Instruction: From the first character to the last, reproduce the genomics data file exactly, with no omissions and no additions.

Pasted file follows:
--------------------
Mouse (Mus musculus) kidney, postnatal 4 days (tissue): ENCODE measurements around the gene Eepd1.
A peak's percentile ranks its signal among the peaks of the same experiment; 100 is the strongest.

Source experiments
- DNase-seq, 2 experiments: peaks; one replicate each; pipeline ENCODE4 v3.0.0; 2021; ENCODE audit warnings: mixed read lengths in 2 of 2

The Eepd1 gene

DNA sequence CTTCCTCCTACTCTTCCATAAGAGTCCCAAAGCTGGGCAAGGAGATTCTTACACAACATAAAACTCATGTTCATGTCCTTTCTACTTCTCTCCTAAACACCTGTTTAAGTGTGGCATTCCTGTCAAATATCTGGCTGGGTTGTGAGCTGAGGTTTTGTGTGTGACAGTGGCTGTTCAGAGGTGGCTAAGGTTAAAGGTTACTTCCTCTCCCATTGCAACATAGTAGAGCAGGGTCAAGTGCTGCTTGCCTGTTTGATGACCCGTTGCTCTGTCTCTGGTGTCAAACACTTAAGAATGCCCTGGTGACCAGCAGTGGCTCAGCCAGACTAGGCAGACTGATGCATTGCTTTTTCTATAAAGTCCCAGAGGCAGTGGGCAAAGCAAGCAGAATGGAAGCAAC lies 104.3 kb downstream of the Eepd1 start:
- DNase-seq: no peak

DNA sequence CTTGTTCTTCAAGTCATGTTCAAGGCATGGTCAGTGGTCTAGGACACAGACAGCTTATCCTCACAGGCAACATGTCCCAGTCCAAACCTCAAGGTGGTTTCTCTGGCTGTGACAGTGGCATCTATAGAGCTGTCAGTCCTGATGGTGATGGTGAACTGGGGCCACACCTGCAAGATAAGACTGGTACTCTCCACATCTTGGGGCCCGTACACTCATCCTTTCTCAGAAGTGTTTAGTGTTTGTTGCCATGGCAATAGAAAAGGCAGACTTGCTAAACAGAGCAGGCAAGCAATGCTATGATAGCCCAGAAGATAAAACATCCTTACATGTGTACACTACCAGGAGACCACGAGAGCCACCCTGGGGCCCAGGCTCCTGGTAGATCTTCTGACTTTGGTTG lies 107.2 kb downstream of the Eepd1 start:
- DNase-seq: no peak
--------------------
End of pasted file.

Mouse (Mus musculus) kidney, postnatal 4 days (tissue): ENCODE measurements around the gene Eepd1.
A peak's percentile ranks its signal among the peaks of the same experiment; 100 is the strongest.

Source experiments
- DNase-seq, 2 experiments: peaks; one replicate each; pipeline ENCODE4 v3.0.0; 2021; ENCODE audit warnings: mixed read lengths in 2 of 2

The Eepd1 gene

DNA sequence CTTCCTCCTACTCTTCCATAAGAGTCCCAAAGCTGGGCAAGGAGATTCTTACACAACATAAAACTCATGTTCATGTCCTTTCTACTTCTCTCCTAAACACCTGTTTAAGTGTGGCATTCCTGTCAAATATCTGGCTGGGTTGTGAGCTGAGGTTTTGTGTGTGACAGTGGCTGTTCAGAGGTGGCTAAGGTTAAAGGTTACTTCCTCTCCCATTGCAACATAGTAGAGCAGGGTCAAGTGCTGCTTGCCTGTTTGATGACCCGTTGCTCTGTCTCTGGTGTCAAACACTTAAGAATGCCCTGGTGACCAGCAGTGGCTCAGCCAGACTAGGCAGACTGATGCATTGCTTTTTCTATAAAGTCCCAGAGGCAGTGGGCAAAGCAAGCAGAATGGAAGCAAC lies 104.3 kb downstream of the Eepd1 start:
- DNase-seq: no peak

DNA sequence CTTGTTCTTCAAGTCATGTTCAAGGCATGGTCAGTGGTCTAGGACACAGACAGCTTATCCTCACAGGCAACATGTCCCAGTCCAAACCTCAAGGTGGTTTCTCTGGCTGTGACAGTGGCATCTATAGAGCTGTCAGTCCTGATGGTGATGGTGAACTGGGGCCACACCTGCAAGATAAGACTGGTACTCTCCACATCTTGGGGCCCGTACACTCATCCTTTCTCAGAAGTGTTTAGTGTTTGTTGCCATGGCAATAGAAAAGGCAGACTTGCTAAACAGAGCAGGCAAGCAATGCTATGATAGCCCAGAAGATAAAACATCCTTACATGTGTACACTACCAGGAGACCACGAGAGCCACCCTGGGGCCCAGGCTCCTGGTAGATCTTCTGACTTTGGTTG lies 107.2 kb downstream of the Eepd1 start:
- DNase-seq: no peak